Images from: Audubon, John James. The Quadrupeds of North America. New York: V. G. Audubon, 1854.
American Bison or Buffalo
"Whether we consider this noble animal as an object of the chase, or as an article of food for man, it is decidedly the most important of all our contemporary American quadrupeds; and as we can no longer see the gigantic mastodon passing over the broad savannas, or laving his enormous sides in the deep rivers of our wide-spread land, we will consider the Buffalo as a link, (perhaps sooner to be forever lost than is generally supposed,) which to a slight degree yet connects us with larger American animals, belonging to extinct creations."
Vol. 2, p. 35.
"The Grizzly Bear generally inhabits the swampy, well covered portions of the districts where it is found, keeping a good deal among the trees and bushes, and in these retreats it has its 'beds' or lairs. Some of these we passed by, and our sensations were the reverse of pleasant whilst in such thick, tangled, and dangerous neighbourhoods; the Bear in his concealment having decidedly the advantage in case one should come upon him unawares."
Vol. 3. p. 145.
"Alike beautiful and ferocious, the Jaguar is of all American animals unquestionably the most to be dreaded, on account of its combined strength, activity, and courage, which not only give it a vast physical power over other wild creatures, but enable it frequently to destroy man.
Compared with this formidable beast, the cougar need hardly be dreaded more than the wild cat, and the grizzly bear, although often quite as ready to attack man, is inferior in swiftness and stealthy cunning....
Col. Hays and several other officers of the Rangers, at the time J.W. Audubon was at San Antonio de Bexar, in 1845, informed him that the Jaguar was most frequently found about the watering-places of the mustangs, or wild horses, and deer....Col. Hays had killed four Jaguars during his stay in Texas. These animals are known in that country by the Americans as the 'Leopard,' and by the Mexicans as the 'Mexican tiger.'...
In a conversation with General Houston at Washington city, he informed us that he had found the Jaguar east of the San Jacinto river, and abundantly on the head waters of some of the eastern tributaries of the Rio Grande, the Guadaloupe, &c."
Vol. 3, pp. 3-6.
The Cougar Male
"This species at times attacks young cattle, and the male from which our drawing was made, was shot in the act of feeding upon a black heifer which he had seized, killed, and dragged into the edge of a thicket close adjoining the spot. The Cougar, is however, generally compelled to subsist on small animals, young deer, skunks, raccoons, &c. or birds, and will even eat carrion when hard pressed by hunger. His courage is not great, and unless very hungry, or when wounded and at bay, he seldom attacks man."
Vol. 2. p. 307.
"We have never seen any animal that could exceed him in digging. He would fall to work with his strong feet and long nails, and in a minute bury himself in the earth, and would very soon advance to the end of a chain ten feet in length. In digging, the hind, as well as the fore-feet, were at work, the latter for the purpose of excavating, and the former, (like paddles,) for expelling the earth out of the hole, and nothing seemed to delight him more than burrowing in the ground; he seemed never to become weary of this kind of amusement; when he had advanced to the length of his chain he would return and commence a fresh gallery near the mouth of the first hole; thus he would be occupied for hours, and it was necessary to drag him away by main force."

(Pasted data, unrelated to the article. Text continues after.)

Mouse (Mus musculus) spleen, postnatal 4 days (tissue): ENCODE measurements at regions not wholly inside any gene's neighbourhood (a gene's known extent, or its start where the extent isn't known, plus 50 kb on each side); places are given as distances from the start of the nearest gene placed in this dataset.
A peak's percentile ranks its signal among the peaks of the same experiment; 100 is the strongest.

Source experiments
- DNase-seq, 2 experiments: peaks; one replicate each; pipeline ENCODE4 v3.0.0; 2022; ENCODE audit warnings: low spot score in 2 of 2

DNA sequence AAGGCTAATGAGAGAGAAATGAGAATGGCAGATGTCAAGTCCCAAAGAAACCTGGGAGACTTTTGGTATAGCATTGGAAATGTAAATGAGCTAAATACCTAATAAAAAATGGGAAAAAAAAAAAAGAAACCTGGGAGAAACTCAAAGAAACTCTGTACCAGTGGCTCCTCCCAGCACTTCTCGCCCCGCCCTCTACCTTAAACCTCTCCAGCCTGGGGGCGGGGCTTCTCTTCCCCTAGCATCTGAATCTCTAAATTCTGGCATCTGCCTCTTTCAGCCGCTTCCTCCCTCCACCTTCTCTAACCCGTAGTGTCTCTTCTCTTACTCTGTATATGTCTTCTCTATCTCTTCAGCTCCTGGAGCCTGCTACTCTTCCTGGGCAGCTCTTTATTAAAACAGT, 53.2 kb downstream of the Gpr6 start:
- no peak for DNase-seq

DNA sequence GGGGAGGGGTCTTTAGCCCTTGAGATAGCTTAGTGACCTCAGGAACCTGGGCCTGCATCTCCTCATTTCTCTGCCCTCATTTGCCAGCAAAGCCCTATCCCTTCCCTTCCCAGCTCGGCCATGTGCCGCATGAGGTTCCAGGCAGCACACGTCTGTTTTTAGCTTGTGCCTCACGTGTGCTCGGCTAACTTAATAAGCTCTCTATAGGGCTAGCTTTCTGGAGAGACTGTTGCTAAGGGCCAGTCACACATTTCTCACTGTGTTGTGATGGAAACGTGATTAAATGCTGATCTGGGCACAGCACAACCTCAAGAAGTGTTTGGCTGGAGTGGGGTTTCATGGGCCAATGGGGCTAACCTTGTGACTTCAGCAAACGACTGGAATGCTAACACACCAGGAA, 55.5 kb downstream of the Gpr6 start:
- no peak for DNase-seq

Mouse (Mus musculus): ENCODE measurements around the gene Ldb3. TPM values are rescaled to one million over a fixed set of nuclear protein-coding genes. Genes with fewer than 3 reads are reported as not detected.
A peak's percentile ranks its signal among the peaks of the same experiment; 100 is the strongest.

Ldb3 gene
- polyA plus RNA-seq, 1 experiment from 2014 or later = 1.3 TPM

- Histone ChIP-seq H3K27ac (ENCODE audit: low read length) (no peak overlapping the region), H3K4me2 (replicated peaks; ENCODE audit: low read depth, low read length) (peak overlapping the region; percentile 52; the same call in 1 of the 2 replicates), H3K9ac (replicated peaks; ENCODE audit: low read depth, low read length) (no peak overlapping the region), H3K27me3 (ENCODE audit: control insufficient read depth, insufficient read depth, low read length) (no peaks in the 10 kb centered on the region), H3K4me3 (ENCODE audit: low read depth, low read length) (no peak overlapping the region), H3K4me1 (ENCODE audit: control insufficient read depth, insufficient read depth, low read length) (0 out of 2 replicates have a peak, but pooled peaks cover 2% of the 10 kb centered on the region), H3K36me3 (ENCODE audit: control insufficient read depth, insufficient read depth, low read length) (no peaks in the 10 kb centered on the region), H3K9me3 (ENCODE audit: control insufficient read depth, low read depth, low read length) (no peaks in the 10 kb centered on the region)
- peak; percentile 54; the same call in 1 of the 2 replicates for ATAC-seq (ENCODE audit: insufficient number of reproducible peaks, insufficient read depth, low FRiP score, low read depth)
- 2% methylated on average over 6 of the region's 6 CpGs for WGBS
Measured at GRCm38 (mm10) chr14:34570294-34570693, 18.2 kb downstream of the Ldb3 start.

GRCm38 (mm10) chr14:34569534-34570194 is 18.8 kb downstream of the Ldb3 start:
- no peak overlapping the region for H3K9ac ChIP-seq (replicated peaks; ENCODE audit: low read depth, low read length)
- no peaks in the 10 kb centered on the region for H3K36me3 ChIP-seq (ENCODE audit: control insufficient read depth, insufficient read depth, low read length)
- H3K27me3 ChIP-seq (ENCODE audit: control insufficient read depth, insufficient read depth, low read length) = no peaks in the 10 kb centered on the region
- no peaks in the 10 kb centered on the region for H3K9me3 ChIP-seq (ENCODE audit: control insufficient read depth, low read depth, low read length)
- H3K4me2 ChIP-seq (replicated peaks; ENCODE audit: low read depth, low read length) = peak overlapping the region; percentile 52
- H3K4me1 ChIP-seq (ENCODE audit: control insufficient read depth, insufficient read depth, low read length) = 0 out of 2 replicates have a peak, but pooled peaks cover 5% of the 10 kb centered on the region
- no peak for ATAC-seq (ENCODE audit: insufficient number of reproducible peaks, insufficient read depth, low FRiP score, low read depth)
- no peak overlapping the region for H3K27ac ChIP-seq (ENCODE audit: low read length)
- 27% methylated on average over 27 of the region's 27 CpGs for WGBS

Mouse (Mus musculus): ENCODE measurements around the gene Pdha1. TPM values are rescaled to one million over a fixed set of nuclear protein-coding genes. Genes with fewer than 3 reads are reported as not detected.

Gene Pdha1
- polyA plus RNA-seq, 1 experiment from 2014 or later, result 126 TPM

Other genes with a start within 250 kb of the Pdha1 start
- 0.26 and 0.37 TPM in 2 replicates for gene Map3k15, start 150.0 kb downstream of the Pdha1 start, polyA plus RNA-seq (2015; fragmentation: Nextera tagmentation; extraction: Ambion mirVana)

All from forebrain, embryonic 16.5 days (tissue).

Vol. 1, p. 365.
"The sagacity and instinct of the Beaver have from time immemorial been the subject of admiration and wonder. The early writers on both continents have represented it as a rational, intelligent, and moral being, requiring but the faculty of speech to raise it almost to an equality, in some respects, with our own species. There is in the composition of every man, whatever may be his pride in his philosophy, a proneness in a greater or less degree to superstition, or at least credulity. The world is at best but slow to be enlightened, and the trammels thrown around us by the tales of the nursery are not easily shaken off....romantic stories have so fastened themselves on the mind of childhood, and have been so generally made a part of our education, that we now are almost led to regret that three-fourths of the old accounts of this extraordinary animal are fabulous; and that with the exception of its very peculiar mode of constructing its domicile, the Beaver is, in point of intelligence and cunning, greatly exceeded by the fox, and is but a few grades higher in the scale of sagacity than the common musk-rat."
Vol. 1, p. 349.
Maryland Marmot, Woodchuck, Groundhog, Old & Young
"We are gratified in being able to communicate the following facts, related to us by the Hon. Daniel Wadsworth, of Hartford, Connecticut. 'I kept,' said he to us, 'a fine Wood-Chuck in captivity, in this house, for upwards of two years. It was brought to me by a country lad, and was then large, rather wild, and somewhat cross and mischievous; being placed in the kitchen, it soon found a retreat, in which it remained concealed the greater part of its time every day. During several nights it attempted to escape by gnawing the door and window sills; gradually it became more quiet, and suffered itself to be approached by the inmates of the kitchen, these being the cook, a fine dog, and a cat; so that ere many months had elapsed, it would lie on the floor near the fire, in company with the dog, and would take food from the hand of the cook.
I now began to take particular interest in its welfare, and had a large box made for its use, and filled with hay, to which it became habituated, and always retired when inclined to repose. Winter coming on, the box was placed in a warm corner, and the Wood-Chuck went into it, arranged its bed with care, and became torpid. Some six weeks having passed without its appearing, or having received any food, I had it taken out of the box, and brought in to the parlour;--it was inanimate, and as round as a ball, its nose being buried as it were in the lower part of its abdomen, and covered by its tail; it was rolled over the carpet many times, but without effecting any apparent change in its lethargic condition; and being desirous to push the experiment as far as in my power, I laid it close to the fire, and having ordered my dog to lie down by it, placed the Wood-Chuck in the dog's lap.